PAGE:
Bringing Home Educational Roleplaying Games
In my last post, I shared the educational benefits of roleplaying games, but many parents and educators who have never experienced these sorts of games in their personal lives worry they’re inaccessible due to a massive barrier to entry: rules.
Many folks are too intimidated by the intricacies and complexities of RPGS to even know where to start. The Players Handbook for Dungeons and Dragons is a whopping 320 pages, and that’s just for players. Would-be DMs also have the Dungeon Master’s Guide to contend with, which clocks in at another 320 pages. To the uninitiated, this will seem insurmountable, and they may reasonably wonder who the heck would want to play a game with 640 pages of rules. The truth is that most folks who play these games do not know the rules cover to cover. Some may have never read one of these books at all and have instead learned by playing with knowledgeable friends.
Does this mean these kinds of complex games are an inherently “bad” fit for kids? Far from it! Depending on the age and interests of the student, having an intricate gamified progression system provides incredible incentive to be invested in the activity.
Does this mean you cannot run a game without having a friend to teach you? Also a no! There are a plethora of more pared-down game systems that you can play. Today I am going to talk about running a roleplaying game using a simplified rules system that promotes creative problem solving. I hope this will empower you to feel ready to engage kids in some adventurous social-emotional learning. By the time you’re done reading this blog post, you’ll have everything you need to get playing!
The 4-Step RPG!
Raid your monopoly set for two six-sided dice, grab some pieces of paper and something to write with, and you have got everything you need to play!
For your first session, help your players come up with fun and unique character concepts. To do so, follow these steps:
Character Description: Have each of your players describe the character they would like to play. Guide them through a series of leading questions (How does your character look? Do they have any unique powers or abilities? How would your character react if a stranger shoved them?). Write down everything they say
A. Strengths and Weaknesses: Have your player(s) write down or help them write the following:
- One thing their character is THE BEST at.
- Three things their character is TALENTED at.
- One thing their character is TERRIBLE at.
When having your players write down their strengths, encourage them to have complementary skillsets rather than the same ones.
B. Have them list four items that their character has in their possession. This is mainly just to save you the agony of a character claiming to have a magically specific problem-solving item. You can tell an interesting story with consequences and teachable moments, but you don’t need their character to do that.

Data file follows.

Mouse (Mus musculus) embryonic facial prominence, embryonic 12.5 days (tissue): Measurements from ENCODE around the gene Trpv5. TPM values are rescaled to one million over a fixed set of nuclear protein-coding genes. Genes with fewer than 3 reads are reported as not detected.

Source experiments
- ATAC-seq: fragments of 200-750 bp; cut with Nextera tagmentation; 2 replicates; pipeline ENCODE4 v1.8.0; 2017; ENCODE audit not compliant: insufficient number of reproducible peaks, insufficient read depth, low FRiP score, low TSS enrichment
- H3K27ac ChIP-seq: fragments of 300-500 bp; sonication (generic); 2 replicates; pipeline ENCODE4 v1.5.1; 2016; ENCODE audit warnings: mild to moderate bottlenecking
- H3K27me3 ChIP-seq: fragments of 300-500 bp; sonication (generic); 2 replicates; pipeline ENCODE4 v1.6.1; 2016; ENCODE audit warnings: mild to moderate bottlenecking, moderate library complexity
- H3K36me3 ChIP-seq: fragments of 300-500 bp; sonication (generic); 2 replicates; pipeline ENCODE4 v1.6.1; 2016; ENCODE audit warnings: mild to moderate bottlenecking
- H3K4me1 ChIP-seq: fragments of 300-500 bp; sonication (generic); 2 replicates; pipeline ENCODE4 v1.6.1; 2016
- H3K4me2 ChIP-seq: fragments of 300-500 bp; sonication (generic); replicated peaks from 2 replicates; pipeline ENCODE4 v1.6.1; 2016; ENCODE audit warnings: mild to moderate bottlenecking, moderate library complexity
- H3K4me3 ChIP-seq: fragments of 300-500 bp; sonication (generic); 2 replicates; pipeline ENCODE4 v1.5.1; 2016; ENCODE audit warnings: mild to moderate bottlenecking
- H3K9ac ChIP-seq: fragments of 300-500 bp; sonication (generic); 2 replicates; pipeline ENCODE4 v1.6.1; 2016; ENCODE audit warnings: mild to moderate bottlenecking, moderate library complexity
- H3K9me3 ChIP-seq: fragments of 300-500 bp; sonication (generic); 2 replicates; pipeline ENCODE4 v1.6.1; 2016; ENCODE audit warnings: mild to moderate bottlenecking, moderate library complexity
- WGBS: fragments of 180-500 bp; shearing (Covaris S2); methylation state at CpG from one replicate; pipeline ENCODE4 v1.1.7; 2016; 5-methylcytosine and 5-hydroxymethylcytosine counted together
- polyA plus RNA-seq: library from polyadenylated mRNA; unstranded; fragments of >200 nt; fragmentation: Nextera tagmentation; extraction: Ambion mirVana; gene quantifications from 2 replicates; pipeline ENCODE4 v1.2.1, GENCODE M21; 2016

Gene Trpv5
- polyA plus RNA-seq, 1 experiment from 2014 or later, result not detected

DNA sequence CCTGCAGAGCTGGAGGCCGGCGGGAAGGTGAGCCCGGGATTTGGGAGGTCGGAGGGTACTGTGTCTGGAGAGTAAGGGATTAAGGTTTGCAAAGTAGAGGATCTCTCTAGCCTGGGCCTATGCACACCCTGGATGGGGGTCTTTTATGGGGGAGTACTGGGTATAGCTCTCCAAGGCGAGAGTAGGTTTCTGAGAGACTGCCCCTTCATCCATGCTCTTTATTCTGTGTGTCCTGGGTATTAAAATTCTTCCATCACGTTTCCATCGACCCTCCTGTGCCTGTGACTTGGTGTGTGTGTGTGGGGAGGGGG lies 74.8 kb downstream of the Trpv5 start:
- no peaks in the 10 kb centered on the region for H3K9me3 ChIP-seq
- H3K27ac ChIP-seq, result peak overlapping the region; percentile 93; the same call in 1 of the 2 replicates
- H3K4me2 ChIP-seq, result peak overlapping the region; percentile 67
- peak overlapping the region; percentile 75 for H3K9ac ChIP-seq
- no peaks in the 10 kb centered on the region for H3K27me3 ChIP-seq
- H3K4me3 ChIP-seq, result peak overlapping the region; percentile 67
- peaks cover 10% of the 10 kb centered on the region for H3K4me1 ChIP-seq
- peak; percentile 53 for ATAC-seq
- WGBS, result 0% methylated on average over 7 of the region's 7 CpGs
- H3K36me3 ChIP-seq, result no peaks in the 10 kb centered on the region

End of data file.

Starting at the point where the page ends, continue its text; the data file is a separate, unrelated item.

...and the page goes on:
C. Ask each player what kinds of stories they like and write down their answers to use for later inspiration.
3. Create a Story
Between the time your first session ends and your next session begins, take time to create a story arc for your player(s) to go through. Heavily draw inspiration from the cast of characters your players have chosen and described. Identify themes and tropes they will find fun and engaging. Make sure each character’s unique powers will get the chance to shine. I strongly recommend you start with a small story before going into anything exceptionally elaborate if you’re just starting out! Included at least one embedded learning goal for each of your players.
Be prepared to improvise if they go entirely off script. Compliment players who solve problems in unexpected and realistic ways
4. Play the Game
Begin the game by describing a scene. Ask a player what they want to do that requires some degree of expertise or difficulty. Rhwn ask them to roll a six-sided die. Use the following success and failure chart to describe the result:
Be sure to provide a rich description of each role’s result. Have the characters in your story who aren’t controlled by players react realistically to the player’s actions. The beauty of this system is that the consequences for failure are entirely up to you, so your players need not suffer morbid consequences that would be inappropriate for a children’s game. When speaking to the players in the game, refer to them using their characters’ names to increase immersion. Lastly, make sure each player gets a turn to act. Call in shy players by giving them specific prompts for their character and remind overly talkative players that it’s important that everyone gets a chance to contribute to this interesting story.
And that’s your game! I will end with an example of mid-session play so that you can better conceptualize the pattern of play. Good luck!
Game Master: Your spaceship arrives on the desolate planet Kryonox. You have information that your crew’s greatest rival, Commander Zylon, has set up a secret base in this quadrant, but all you can see for miles are icy peaks cascading into frigid, brackish water. Space Ranger Rhythm, what do you do?
Rhythm (Player 1): I’d like to get a better look at the peaks.
Game Master: Roll a die.
Rhythm (Player 1): Shoot, I got a one.
Game Master: Bummer. Rhythm isn’t able to discern anything interesting about the peaks. Ice Queen, how do you want to approach the situation?
Ice Queen (Player 2): I use my command over ice to sense if there are tunnels in the ice!
Game Master: That’s something you’re talented at! Go ahead and make a roll.
Ice Queen (Player 2): Three!
Game Master: Pressing your hands to the snowy tundra, you use your deep connection to the Ice Ancients to better understand the form of the peaks, and, just as you suspected, there’s a vast network of tunnels carved into the ice. The nearest tunnel entrance is underneath the brackish water.